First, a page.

I recently worked on a project which required a updated version of the jQuery library. While there is the jQuery Update module, it only allows you to upgrade Drupal 6 to jQuery 1.3. If you really know what you're doing and want to upgrade beyond that version, you can either hack core or create your own simple module to do it. While hacking core is certainly the easier approach (simply overwriting misc/jquery.js with a newer version), it is very bad practice.
You say you want to build a website? It must be feature rich, flexible, extensible, powerful, and very web2.0. This is an important site, and you don't want to be locked in to someone else's framework, so you have decided the smartest approach is DIY. You have a small team of very experienced LAMP developers who have track record building successful sites. They've promised to meet your every requirement.
I've been putting it off for a few years, but I finally decided to upgrade devbee.com to Drupal 6.
I didn't really need to, but it bothered me that I wasn't running supported code and I figured I might learn something. And I did. Mostly obvious things that I should be familiar with already.
I've only ever played around with this. I don't like learning new things unless they are going to be truly useful to me. Drush is definitely something I shouldn't have ignored for so long. It comes in particularly handy when doing a site upgrade as you can download and install modules, clear cache, set variables, run DB updates and a lot more all from the command line. This tool is crazy good if you're comfortable in a terminal.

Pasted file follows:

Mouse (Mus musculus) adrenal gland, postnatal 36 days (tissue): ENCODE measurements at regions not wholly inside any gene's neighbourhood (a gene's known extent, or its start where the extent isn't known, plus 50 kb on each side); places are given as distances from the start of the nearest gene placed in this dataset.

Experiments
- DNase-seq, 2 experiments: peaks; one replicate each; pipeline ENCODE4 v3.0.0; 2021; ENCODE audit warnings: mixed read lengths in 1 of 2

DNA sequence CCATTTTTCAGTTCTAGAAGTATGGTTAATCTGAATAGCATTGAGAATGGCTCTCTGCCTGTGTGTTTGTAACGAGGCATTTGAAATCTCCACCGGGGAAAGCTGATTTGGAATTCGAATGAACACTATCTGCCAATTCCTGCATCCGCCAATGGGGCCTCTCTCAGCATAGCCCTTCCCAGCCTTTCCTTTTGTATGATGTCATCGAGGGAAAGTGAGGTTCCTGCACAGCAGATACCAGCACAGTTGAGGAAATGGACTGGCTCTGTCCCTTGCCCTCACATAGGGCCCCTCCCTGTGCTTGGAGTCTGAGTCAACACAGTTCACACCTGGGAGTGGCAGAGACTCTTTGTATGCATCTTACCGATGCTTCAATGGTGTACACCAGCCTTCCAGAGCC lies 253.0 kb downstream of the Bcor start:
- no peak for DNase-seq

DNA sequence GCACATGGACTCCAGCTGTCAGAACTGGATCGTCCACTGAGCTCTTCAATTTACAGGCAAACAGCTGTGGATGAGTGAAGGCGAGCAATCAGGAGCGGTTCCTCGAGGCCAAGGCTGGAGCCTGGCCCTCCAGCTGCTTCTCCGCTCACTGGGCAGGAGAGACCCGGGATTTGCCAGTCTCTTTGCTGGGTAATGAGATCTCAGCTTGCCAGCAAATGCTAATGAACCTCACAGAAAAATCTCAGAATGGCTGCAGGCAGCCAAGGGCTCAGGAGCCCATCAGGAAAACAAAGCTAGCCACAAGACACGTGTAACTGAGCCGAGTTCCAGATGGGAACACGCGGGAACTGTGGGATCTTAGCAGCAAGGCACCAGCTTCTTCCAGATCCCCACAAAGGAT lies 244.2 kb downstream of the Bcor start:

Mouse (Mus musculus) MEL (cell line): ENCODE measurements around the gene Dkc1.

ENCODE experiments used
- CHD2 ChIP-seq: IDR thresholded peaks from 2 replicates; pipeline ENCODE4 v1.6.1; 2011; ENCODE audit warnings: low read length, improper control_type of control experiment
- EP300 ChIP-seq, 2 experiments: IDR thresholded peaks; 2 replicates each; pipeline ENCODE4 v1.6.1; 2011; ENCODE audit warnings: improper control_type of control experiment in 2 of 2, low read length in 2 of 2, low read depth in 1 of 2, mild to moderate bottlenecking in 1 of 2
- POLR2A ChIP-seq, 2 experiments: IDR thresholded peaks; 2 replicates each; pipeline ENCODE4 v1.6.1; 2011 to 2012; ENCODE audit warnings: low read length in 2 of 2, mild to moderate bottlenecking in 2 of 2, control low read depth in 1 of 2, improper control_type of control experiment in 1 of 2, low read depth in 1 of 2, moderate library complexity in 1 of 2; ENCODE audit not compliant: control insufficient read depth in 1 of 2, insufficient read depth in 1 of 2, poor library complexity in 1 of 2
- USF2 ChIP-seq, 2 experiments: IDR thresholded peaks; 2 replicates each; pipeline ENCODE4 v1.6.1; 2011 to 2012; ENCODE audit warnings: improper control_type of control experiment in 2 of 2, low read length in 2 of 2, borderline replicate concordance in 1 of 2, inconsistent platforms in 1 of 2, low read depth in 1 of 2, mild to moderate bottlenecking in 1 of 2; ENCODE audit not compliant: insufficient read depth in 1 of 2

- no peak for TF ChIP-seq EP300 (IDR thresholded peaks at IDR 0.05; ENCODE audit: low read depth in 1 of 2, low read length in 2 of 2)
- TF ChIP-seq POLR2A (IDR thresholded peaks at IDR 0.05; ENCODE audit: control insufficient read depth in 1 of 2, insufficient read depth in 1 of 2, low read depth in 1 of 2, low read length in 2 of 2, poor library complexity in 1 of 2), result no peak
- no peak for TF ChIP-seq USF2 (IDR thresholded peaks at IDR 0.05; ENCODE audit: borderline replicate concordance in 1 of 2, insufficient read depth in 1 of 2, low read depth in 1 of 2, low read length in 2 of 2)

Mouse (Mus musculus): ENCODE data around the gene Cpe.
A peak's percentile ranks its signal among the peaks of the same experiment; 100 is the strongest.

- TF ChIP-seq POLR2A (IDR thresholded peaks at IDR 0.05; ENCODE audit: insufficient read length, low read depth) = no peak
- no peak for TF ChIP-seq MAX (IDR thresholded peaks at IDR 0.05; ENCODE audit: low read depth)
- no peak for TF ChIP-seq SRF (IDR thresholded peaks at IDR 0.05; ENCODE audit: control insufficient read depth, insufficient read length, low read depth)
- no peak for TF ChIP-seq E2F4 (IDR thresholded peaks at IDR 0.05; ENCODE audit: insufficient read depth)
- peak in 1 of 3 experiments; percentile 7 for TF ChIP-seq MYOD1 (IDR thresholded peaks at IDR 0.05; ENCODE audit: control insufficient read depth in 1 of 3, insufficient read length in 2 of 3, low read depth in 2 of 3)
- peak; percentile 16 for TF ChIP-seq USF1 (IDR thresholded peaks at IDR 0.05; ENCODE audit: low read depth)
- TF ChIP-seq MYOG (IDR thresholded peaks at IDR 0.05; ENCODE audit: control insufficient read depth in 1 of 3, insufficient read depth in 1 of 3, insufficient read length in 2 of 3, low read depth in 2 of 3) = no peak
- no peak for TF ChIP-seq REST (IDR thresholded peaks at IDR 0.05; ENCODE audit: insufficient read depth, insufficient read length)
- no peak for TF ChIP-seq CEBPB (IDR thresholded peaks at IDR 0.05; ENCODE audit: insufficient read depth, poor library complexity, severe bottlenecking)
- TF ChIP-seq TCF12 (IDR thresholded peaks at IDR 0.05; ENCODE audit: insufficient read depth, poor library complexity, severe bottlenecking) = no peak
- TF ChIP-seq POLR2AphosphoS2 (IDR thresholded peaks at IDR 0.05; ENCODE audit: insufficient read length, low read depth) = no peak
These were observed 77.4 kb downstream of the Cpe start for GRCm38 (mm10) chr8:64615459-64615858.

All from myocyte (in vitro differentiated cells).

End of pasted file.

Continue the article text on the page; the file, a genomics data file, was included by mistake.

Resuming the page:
The following is a guest post by Mitchel Xavier
One of the challenges of developing with Drupal is to understand Drupal’s structure. Until now, when working with the DOM structure, the DOM inspector has been the best tool for viewing the structure. A new tool has been created to make the visualization of the DOM structure much easier to interpret. It is a Firefox add-on and is called Tilt 3D. It creates 3 dimensional interactive representation of the DOM elements as a layered visual image.
I just found this very cool screencast creation tool that is free. It's called Jing. Installation is quick and pretty easy (though it does require the .NET 3.0 libraries for the Windows version).
Here's a sample screencast, a quick demo of cscope as a development tool.